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I authored a research paper with a group for an internship last summer, which can be retrieved online. Is it worth providing a link to the paper on my resume, or is this unnecessary and a bit superficial? I also listed it as my only publication in a section for "First author publications." Is this necessary to do if this is my only publication?

  • Where is it - a journal website, the company or department you interned with's website, someone else's research page, arXiV? I'm guess I'm asking can you describe where to find it rather than just giving a link. Will you be delivering the CV electronically, i.e. where the reader can just click the link, or on paper where they'd have to type it in? – Rup Jun 28 at 14:06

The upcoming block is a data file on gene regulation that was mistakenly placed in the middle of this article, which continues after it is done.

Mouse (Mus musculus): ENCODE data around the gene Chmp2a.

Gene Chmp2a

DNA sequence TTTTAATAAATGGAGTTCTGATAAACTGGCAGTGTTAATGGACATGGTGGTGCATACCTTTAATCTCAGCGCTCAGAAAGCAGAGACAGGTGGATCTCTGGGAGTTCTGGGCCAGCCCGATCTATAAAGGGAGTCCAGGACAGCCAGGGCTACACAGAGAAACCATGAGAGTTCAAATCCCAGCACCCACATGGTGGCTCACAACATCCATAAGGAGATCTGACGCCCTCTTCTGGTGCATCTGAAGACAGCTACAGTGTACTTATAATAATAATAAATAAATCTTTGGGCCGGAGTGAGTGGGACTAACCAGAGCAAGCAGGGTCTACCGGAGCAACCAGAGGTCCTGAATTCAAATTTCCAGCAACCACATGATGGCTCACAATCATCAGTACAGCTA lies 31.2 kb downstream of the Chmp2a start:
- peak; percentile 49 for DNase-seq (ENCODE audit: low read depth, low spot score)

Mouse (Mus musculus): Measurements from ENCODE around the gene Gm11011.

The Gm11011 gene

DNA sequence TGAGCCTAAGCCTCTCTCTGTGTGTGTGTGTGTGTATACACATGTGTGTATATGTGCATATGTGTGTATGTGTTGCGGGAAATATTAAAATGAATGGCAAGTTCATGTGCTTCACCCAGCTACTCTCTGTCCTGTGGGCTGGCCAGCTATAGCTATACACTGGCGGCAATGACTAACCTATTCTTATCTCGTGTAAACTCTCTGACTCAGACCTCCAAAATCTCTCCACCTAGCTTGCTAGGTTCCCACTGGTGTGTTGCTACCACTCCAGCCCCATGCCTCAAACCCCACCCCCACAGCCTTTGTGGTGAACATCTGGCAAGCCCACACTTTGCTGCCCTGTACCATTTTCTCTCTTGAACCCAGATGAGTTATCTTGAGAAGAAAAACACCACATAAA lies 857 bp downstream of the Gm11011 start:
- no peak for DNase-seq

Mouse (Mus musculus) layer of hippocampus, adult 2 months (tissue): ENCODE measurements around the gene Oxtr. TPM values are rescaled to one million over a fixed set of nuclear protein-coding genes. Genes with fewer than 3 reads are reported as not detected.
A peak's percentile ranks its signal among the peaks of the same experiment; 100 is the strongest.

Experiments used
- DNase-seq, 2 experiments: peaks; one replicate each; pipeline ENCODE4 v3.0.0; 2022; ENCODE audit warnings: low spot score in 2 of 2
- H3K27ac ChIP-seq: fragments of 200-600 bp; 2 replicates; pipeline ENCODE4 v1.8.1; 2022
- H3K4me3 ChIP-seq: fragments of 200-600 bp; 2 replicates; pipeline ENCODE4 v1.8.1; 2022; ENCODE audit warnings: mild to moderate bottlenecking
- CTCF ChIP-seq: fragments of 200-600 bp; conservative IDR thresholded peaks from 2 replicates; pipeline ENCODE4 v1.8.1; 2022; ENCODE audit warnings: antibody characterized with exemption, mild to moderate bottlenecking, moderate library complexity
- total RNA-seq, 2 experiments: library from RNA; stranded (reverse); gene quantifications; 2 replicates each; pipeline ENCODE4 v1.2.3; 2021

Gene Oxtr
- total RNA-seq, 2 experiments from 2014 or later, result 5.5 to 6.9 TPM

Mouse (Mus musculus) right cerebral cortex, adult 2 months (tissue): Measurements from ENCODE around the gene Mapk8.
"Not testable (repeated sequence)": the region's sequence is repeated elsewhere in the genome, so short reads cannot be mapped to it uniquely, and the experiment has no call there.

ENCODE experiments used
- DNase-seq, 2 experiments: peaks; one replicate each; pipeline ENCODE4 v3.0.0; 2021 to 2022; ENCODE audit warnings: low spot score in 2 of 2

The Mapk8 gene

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I think it is a good idea to include a link in the version of your CV that is likely to get read electronically, such as from your website or from an email.

However, you could put a small icon or short text to click the link, instead of showing the complete URL. This saves space, looks neater, and anyone who does not view your CV on a computer would likely search for the publication directly instead of typing in an URL, so that is unlikely to be of much use.

An alternative option is to mention a single source where all the papers can be found (such as Google Scholar, or your website) at the top of the section, optionally with a link, instead of providing links for individual publications.

For the second part of your question, just naming the section "Publications" should be sufficient, since the author list would be shown anyway, and you are not filtering your publications to a small strict subset where you are the first author.

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